Trio of Rock hyrax born at the zoo
Three baby rock hyraxes - a species with a very impressive claim to fame - have made their public debuts at Chester Zoo.
Each of the tiny triplets, born to mum Daissie and dad Nungu, weighs no more than 250 grams – around the same as a mango – yet they are genetically more closely related to elephants than any other animal.
Just like their much bigger ancestors, rock hyraxes boast two large incisor teeth which constantly grow like tiny tusks, while the shape of their feet and their skull structure is also very similar to an elephant’s.
Typically, small mammals undergo a short gestation period but pregnancies in rock hyraxes last for more than seven months. At birth, the species’ young are well developed, just like miniature adults.
As its name suggests, the rock hyrax lives in rocky terrain and can be found in large colonies across Africa and the Arabian Peninsula.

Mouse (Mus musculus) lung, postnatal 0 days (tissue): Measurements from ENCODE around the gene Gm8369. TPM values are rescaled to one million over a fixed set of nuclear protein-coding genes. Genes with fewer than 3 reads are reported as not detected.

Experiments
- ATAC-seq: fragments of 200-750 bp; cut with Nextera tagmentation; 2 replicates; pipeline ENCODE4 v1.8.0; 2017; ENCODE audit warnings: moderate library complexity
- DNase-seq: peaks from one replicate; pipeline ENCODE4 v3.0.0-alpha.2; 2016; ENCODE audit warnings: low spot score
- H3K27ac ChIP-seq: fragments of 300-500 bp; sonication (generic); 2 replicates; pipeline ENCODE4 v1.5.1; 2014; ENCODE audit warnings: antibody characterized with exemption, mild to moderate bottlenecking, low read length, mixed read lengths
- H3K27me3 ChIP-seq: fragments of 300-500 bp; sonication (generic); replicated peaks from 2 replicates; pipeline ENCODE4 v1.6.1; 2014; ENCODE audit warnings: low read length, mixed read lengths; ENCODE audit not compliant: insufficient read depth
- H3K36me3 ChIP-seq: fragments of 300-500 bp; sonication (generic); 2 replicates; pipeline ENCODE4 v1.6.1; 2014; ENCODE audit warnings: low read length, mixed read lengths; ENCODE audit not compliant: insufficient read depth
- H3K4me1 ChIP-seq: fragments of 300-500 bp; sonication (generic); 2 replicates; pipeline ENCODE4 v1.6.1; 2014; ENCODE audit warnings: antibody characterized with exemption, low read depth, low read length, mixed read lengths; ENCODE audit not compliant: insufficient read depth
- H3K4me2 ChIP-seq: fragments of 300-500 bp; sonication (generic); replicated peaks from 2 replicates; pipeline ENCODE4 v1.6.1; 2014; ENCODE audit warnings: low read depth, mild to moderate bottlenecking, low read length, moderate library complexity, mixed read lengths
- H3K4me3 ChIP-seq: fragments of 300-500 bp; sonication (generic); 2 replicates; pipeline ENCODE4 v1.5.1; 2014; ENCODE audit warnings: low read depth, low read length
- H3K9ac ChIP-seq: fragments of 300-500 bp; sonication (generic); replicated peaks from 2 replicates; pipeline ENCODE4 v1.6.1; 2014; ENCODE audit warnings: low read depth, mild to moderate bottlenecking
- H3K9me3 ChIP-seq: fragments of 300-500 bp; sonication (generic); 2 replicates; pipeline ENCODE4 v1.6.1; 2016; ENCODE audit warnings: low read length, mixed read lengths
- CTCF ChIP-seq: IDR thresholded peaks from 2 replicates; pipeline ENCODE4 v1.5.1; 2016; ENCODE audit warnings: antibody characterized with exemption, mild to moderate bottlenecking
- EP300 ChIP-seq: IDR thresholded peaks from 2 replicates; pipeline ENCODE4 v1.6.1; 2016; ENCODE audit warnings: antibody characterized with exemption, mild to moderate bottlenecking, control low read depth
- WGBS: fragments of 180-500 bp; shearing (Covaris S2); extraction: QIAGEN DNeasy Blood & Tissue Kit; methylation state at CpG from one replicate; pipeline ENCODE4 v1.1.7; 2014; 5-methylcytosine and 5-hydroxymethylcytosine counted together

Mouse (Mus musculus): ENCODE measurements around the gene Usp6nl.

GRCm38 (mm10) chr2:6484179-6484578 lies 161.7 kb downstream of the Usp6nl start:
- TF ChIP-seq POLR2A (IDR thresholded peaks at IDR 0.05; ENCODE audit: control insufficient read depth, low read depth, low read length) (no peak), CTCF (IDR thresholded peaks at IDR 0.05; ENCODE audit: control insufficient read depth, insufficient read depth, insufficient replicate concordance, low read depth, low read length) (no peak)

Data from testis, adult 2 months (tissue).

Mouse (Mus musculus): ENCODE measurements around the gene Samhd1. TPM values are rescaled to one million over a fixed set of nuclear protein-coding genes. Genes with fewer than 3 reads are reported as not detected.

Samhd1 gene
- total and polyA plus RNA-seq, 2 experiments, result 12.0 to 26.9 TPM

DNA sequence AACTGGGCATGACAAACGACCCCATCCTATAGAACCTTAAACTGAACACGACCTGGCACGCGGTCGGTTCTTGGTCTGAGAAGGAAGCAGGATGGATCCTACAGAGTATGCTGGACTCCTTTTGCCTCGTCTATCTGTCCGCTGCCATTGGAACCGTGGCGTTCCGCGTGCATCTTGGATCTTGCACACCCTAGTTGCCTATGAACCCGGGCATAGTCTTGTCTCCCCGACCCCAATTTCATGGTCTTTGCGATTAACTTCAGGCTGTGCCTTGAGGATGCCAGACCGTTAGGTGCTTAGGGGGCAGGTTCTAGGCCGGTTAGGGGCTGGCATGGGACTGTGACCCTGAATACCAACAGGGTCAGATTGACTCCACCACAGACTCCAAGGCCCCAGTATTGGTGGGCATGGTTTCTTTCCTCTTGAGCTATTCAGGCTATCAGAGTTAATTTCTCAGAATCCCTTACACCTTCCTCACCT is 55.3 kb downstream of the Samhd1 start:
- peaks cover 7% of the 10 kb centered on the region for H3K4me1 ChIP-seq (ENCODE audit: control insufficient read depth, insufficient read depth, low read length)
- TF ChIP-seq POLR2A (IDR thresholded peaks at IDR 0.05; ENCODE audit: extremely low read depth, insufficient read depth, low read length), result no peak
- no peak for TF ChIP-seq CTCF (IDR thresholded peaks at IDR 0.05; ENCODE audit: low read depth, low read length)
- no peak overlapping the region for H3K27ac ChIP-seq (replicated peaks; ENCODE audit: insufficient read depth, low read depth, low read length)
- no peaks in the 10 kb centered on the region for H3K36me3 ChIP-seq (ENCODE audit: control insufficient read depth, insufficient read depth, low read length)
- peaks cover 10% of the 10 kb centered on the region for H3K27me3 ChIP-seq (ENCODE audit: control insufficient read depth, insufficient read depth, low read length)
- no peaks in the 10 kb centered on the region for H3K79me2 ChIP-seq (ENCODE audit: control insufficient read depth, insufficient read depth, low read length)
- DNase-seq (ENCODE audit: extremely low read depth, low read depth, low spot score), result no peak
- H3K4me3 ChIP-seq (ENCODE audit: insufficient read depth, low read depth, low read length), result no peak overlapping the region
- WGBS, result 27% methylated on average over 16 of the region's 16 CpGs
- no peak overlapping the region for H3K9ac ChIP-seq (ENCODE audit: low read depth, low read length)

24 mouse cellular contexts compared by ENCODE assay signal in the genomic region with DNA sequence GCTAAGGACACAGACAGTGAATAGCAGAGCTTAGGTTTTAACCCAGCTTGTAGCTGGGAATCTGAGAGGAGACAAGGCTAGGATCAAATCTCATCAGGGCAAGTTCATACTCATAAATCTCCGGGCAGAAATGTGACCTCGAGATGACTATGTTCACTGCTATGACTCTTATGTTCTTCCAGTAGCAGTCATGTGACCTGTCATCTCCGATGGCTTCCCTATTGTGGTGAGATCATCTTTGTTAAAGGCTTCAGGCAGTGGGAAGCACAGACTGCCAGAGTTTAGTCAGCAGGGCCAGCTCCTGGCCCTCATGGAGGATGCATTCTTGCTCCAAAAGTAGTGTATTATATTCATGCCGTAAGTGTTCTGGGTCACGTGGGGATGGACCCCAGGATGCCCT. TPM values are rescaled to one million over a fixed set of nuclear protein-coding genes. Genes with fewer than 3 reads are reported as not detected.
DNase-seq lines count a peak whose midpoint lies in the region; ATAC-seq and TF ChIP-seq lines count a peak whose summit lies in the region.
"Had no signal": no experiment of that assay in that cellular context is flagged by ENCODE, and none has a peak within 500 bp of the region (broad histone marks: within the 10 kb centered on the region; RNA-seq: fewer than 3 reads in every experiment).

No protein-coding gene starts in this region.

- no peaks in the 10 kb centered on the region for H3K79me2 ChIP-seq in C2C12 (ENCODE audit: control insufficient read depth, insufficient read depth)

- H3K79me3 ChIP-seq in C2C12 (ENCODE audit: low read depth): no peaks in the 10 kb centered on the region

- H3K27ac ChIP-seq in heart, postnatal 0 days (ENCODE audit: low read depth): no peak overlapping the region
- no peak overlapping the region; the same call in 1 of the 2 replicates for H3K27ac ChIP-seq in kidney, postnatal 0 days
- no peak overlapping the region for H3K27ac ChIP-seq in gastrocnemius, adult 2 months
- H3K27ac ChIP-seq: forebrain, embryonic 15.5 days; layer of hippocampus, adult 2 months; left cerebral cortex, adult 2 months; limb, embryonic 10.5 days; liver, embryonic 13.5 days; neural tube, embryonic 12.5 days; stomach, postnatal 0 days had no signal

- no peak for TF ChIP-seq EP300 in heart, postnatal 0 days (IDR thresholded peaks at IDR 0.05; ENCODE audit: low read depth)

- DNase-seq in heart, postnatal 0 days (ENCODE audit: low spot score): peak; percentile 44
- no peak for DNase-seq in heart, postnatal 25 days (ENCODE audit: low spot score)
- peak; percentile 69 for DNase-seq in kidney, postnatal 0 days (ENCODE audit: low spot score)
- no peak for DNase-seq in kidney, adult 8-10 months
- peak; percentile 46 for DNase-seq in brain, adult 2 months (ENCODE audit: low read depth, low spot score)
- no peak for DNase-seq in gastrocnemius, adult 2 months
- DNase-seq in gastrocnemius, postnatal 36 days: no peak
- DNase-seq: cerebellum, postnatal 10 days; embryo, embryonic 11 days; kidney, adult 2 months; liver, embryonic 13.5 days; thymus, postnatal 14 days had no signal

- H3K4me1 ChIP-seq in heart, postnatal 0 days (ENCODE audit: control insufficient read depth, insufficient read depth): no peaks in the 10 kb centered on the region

Also known as ‘rock rabbits,’ scientists believe they have their own form of language, communicating via 20 different noises with particular tones conveying different meanings.
The species has long been a point of study, helping researchers to learn about how different animals can evolve and adapt to the environments where they live.
Rock hyrax facts
- Rock hyraxes live in colonies of two to 26 individuals and to communicate with each other they make 20 different noises. They produce an episode of ‘harsh yips’ which build up to ‘grunts’ to defend their territory
- Hyraxes don’t need much water because they get most of it from their food
- Hyrax feet are built for rock climbing - the bottom of each foot is bare and has a moist, rubbery pad that provides a suction-cup effect to help the hyrax cling to rocks without slipping
- The zoo’s latest pups were born on 19/07/2018 and are comprise of two males and one female
- When pups are born they look like miniature adults – born with their eyes and ears open and with the same furry coat
- Hyraxes have a special eyelid (called a nictitating membrane) for sun and dust protection; a bulge in each iris acts as a built-in sun visor.